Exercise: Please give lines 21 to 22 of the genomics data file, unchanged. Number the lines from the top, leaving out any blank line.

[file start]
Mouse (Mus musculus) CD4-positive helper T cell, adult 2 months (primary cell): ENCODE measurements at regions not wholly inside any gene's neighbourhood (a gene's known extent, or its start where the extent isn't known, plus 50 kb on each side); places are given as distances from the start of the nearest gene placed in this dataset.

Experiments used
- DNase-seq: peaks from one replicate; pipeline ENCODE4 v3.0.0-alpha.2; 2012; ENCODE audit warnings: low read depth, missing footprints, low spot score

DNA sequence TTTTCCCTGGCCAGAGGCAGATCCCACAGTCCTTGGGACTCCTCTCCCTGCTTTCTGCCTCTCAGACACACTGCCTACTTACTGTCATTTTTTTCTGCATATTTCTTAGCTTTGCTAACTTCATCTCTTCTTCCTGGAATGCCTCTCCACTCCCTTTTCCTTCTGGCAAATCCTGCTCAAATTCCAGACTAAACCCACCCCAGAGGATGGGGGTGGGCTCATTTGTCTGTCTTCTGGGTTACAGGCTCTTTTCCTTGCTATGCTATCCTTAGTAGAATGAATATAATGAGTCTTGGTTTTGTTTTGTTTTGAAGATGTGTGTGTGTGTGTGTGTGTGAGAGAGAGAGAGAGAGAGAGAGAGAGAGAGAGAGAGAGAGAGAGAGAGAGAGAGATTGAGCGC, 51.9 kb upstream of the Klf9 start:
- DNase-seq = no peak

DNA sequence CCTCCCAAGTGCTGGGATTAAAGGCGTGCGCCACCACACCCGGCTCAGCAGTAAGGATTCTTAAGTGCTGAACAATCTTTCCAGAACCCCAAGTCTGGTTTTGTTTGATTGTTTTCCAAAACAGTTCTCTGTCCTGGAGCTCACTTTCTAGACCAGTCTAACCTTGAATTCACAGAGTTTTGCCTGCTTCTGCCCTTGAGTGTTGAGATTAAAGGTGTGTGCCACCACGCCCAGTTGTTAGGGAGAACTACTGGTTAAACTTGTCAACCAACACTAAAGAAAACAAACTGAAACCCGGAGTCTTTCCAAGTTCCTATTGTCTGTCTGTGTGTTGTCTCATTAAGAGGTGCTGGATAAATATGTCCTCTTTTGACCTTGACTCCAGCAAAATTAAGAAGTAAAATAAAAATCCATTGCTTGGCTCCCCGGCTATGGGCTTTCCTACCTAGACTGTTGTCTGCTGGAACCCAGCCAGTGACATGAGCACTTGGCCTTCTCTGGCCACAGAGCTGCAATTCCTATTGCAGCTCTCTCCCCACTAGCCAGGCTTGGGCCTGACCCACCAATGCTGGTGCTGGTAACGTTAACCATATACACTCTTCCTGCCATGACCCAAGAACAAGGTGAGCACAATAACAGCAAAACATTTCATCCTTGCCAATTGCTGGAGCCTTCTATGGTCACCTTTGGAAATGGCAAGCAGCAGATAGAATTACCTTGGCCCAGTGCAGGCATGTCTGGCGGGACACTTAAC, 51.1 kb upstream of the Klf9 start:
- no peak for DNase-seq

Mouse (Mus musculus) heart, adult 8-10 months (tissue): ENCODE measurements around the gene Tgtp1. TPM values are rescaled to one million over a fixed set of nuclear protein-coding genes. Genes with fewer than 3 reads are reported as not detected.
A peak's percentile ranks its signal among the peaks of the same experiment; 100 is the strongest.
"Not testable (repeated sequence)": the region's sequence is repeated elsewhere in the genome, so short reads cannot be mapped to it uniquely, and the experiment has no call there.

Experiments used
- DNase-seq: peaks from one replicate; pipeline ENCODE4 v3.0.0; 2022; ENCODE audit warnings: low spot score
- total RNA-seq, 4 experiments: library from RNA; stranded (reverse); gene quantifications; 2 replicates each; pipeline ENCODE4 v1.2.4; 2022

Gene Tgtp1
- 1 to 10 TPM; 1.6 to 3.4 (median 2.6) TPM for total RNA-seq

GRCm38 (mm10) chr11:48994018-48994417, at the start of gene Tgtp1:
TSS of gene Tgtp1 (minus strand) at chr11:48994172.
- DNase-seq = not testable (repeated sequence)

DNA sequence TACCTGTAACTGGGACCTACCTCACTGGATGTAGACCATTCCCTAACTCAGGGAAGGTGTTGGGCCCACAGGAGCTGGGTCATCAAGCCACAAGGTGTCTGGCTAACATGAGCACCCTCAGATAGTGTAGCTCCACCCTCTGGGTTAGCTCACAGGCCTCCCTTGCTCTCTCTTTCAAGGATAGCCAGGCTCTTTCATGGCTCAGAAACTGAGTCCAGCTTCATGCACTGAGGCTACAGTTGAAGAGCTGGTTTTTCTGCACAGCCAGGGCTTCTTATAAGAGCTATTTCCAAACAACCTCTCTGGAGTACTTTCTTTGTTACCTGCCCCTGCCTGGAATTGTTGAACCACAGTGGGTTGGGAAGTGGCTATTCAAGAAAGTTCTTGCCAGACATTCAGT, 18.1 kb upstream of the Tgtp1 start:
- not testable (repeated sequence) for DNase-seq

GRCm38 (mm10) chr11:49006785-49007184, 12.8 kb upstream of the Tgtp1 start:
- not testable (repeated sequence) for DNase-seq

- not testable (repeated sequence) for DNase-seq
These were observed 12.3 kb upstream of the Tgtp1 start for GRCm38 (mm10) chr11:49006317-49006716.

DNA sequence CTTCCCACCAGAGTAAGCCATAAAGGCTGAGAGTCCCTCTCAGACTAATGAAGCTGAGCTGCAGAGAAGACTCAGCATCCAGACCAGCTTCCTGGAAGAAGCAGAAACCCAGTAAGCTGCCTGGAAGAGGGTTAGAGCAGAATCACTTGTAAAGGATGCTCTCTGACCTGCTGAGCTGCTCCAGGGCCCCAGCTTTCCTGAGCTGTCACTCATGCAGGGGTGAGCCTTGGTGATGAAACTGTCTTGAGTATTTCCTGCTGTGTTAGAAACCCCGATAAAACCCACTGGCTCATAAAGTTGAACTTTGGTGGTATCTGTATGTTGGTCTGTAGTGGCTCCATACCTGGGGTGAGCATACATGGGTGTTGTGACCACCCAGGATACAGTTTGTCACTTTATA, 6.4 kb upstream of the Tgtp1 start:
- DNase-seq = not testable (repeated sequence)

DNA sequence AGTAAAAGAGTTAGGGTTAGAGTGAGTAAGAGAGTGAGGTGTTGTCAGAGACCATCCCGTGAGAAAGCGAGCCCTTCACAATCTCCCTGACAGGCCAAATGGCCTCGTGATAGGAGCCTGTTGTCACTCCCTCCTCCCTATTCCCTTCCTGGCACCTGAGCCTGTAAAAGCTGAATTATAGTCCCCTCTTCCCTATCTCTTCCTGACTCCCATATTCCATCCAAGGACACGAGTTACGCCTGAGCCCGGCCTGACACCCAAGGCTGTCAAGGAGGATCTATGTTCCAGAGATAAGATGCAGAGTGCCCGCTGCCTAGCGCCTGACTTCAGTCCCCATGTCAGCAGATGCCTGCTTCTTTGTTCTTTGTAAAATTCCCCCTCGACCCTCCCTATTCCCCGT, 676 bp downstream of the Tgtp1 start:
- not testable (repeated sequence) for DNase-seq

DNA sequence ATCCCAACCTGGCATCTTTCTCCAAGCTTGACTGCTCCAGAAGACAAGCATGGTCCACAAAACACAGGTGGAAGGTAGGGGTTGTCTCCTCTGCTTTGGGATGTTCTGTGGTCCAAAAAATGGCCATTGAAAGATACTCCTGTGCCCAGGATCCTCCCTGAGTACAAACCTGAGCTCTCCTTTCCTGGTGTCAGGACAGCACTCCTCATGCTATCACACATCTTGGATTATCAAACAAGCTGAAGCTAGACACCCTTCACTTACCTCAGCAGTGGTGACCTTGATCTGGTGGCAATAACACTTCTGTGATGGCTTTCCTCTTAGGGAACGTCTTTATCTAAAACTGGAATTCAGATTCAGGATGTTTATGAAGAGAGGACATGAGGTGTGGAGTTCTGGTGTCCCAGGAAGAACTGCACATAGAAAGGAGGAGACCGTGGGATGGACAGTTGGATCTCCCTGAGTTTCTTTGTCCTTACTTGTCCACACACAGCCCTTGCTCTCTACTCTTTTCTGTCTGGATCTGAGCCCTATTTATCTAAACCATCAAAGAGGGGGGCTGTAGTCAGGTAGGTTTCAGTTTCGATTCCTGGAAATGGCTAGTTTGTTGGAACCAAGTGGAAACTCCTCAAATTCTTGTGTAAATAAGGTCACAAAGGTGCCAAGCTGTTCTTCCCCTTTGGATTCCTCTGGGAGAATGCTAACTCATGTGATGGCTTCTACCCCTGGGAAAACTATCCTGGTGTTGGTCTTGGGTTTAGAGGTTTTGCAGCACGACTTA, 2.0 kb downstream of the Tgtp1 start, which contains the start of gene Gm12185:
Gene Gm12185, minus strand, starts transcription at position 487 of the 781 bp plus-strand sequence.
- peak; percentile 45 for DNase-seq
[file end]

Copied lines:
GRCm38 (mm10) chr11:49006785-49007184, 12.8 kb upstream of the Tgtp1 start:
- not testable (repeated sequence) for DNase-seq